Today’s front page is a fitting example of what is holding Michigan back.
On one hand, the transformation of Delphi Corp. — in whatever form it takes — will have a negative effect on a state economy that’s already foundering. The automotive industry, that manufacturing giant that has strapped Michigan to its back and carried it since the early 1900s, can no longer shoulder the load. At least not alone. That much is obvious to any interested observer, whether partial or impartial.
Thousands of workers and millions of tax dollars are tied to Delphi and its automotive brethren. Any ripple in that pond sends far-reaching shock waves. The figures put forth in this week’s page 1 story on Delphi’s restructuring are staggering, if not frightening, and point to the statewide implications of any action.
On the same page, however, is a story about the information technology industry and its resurgence in the state’s economy. The employment numbers there are as hopeful as they are ominous in the automotive industry. Yet it’s the increasing levels of knowledge and skill required of IT professionals that may be most encouraging.
IT is clearly an industry moving forward with the promise of strong, high-paying jobs, while the automotive industry is on the same road but heading in the opposite direction, faced with mounting layoffs and wage and benefit concessions.
No one is sweeping the dot-com bust of four years ago under the rug — nor should they — but a leaner, stronger industry has emerged from that rubble.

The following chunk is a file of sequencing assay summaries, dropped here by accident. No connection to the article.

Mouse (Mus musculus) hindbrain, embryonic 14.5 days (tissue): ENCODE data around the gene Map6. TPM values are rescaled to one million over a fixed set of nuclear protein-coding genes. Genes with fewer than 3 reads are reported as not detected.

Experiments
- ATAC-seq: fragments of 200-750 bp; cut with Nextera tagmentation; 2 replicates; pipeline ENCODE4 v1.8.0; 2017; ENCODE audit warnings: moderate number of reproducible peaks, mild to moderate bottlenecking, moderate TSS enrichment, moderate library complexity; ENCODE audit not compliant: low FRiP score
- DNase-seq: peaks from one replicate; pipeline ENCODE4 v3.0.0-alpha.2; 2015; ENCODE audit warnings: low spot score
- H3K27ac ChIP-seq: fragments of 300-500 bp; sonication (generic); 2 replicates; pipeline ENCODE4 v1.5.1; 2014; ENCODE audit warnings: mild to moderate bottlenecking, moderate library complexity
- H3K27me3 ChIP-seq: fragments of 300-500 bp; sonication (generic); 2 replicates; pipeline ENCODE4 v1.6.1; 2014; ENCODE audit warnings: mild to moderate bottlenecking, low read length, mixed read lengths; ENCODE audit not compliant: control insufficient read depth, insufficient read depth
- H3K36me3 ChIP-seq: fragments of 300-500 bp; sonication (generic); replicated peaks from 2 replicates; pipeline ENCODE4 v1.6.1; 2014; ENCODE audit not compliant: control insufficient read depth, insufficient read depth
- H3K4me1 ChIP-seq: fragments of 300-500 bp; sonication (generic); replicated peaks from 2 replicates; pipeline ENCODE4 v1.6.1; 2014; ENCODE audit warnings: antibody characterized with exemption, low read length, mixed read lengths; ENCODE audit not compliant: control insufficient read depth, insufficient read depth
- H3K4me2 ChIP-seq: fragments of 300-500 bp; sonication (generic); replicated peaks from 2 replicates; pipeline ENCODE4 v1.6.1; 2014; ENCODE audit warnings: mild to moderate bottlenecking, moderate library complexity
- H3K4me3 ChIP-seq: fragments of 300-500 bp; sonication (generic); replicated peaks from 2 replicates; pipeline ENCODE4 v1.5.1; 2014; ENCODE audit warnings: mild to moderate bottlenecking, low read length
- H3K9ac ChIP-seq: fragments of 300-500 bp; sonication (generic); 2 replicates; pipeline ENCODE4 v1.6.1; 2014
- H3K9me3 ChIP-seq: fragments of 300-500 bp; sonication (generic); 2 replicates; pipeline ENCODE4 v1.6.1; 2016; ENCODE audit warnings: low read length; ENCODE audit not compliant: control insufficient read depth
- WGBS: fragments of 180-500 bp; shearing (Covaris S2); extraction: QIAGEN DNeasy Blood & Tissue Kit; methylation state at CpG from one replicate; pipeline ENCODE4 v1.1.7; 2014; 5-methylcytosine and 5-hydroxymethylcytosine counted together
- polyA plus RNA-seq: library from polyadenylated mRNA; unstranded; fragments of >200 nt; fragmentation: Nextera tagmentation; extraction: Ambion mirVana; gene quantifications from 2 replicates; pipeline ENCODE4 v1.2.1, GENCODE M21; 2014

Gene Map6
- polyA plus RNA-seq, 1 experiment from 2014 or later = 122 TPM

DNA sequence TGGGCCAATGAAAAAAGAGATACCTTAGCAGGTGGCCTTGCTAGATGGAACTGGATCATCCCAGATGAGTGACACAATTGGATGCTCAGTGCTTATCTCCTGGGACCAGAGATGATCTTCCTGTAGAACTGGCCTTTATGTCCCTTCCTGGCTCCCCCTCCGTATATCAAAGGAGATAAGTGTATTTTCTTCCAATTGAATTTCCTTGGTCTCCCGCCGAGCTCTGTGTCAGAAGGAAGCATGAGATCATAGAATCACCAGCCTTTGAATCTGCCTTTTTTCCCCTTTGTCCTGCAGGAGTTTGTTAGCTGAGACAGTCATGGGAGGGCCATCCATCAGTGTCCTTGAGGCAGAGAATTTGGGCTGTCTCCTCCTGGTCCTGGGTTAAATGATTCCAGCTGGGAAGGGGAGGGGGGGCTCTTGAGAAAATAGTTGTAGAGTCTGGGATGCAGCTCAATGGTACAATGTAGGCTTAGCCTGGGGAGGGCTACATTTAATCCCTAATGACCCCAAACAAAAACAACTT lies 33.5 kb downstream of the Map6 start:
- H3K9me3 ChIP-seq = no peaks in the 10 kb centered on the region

It should be recognized with many of the same opportunities and advantages that are currently being thrown at a sinking auto industry.
Should automotive manufacturing be ignored? No. It’s far too important to Michigan’s — and the world’s — economy to be abandoned. Besides, the feeling here is that a leaner, stronger industry will emerge from this rubble, too.
But to continually shush an IT industry seeking attention is to risk missing an opportunity to bolster the state’s reputation, not to mention its coffers.
Gary Mahieu, CEO of iMart and an Ernst & Young Entrepreneur of the Year finalist, is sounding the alarm, and local politicians and policymakers would do well to heed the call.
“The Grand Rapids region is looking for innovative ways to take part in the information age,” he said. “At the grassroots level, entrepreneurs are ready to take part in doing that. But at the government, university and policy level, we’re not ready to do that.”
IT firms are forging ahead, but they need a little push. Tax breaks and incentives have long been useful tools in strengthening manufacturing. Now let’s apply those same principles to IT.
“We’d like more support from the local and state government,” Mahieu acknowledged. “There really aren’t any tax incentives for technology.”
By the way, these are not handouts. They are economic development tools designed to help the entire region.